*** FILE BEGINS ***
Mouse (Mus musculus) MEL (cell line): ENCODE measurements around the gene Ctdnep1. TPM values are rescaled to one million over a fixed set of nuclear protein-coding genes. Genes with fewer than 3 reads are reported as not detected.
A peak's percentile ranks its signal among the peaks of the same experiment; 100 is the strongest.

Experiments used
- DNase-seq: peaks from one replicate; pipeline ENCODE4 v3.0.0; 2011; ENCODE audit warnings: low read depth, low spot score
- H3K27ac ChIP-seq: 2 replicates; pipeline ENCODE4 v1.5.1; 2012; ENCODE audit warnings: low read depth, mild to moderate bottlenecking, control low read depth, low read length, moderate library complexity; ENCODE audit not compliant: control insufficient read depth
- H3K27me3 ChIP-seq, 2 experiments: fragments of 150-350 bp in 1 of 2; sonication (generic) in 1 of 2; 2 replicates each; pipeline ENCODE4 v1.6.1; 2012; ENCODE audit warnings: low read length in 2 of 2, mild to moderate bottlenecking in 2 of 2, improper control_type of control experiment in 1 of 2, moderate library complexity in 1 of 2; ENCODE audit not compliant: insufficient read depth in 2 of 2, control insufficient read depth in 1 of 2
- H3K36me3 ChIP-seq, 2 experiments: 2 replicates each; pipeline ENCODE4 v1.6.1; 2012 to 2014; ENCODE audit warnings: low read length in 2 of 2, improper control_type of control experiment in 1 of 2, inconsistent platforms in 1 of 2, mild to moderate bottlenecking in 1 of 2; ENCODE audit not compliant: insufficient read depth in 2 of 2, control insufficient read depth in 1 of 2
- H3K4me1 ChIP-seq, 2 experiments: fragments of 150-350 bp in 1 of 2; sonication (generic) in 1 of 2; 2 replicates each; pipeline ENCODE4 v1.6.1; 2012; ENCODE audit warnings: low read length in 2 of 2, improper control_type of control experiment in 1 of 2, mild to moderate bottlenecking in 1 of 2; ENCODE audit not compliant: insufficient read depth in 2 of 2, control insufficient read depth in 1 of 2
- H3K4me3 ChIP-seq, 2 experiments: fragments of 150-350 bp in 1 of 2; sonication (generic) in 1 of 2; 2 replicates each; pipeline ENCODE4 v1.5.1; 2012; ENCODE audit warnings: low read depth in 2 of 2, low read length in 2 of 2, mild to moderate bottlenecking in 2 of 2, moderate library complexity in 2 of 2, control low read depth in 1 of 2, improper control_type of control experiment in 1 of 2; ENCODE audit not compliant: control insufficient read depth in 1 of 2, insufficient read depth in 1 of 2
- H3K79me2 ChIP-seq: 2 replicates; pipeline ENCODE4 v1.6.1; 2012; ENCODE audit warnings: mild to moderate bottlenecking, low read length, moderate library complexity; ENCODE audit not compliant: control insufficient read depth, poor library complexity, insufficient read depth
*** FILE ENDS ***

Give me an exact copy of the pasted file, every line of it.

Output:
Mouse (Mus musculus) MEL (cell line): ENCODE measurements around the gene Ctdnep1. TPM values are rescaled to one million over a fixed set of nuclear protein-coding genes. Genes with fewer than 3 reads are reported as not detected.
A peak's percentile ranks its signal among the peaks of the same experiment; 100 is the strongest.

Experiments used
- DNase-seq: peaks from one replicate; pipeline ENCODE4 v3.0.0; 2011; ENCODE audit warnings: low read depth, low spot score
- H3K27ac ChIP-seq: 2 replicates; pipeline ENCODE4 v1.5.1; 2012; ENCODE audit warnings: low read depth, mild to moderate bottlenecking, control low read depth, low read length, moderate library complexity; ENCODE audit not compliant: control insufficient read depth
- H3K27me3 ChIP-seq, 2 experiments: fragments of 150-350 bp in 1 of 2; sonication (generic) in 1 of 2; 2 replicates each; pipeline ENCODE4 v1.6.1; 2012; ENCODE audit warnings: low read length in 2 of 2, mild to moderate bottlenecking in 2 of 2, improper control_type of control experiment in 1 of 2, moderate library complexity in 1 of 2; ENCODE audit not compliant: insufficient read depth in 2 of 2, control insufficient read depth in 1 of 2
- H3K36me3 ChIP-seq, 2 experiments: 2 replicates each; pipeline ENCODE4 v1.6.1; 2012 to 2014; ENCODE audit warnings: low read length in 2 of 2, improper control_type of control experiment in 1 of 2, inconsistent platforms in 1 of 2, mild to moderate bottlenecking in 1 of 2; ENCODE audit not compliant: insufficient read depth in 2 of 2, control insufficient read depth in 1 of 2
- H3K4me1 ChIP-seq, 2 experiments: fragments of 150-350 bp in 1 of 2; sonication (generic) in 1 of 2; 2 replicates each; pipeline ENCODE4 v1.6.1; 2012; ENCODE audit warnings: low read length in 2 of 2, improper control_type of control experiment in 1 of 2, mild to moderate bottlenecking in 1 of 2; ENCODE audit not compliant: insufficient read depth in 2 of 2, control insufficient read depth in 1 of 2
- H3K4me3 ChIP-seq, 2 experiments: fragments of 150-350 bp in 1 of 2; sonication (generic) in 1 of 2; 2 replicates each; pipeline ENCODE4 v1.5.1; 2012; ENCODE audit warnings: low read depth in 2 of 2, low read length in 2 of 2, mild to moderate bottlenecking in 2 of 2, moderate library complexity in 2 of 2, control low read depth in 1 of 2, improper control_type of control experiment in 1 of 2; ENCODE audit not compliant: control insufficient read depth in 1 of 2, insufficient read depth in 1 of 2
- H3K79me2 ChIP-seq: 2 replicates; pipeline ENCODE4 v1.6.1; 2012; ENCODE audit warnings: mild to moderate bottlenecking, low read length, moderate library complexity; ENCODE audit not compliant: control insufficient read depth, poor library complexity, insufficient read depth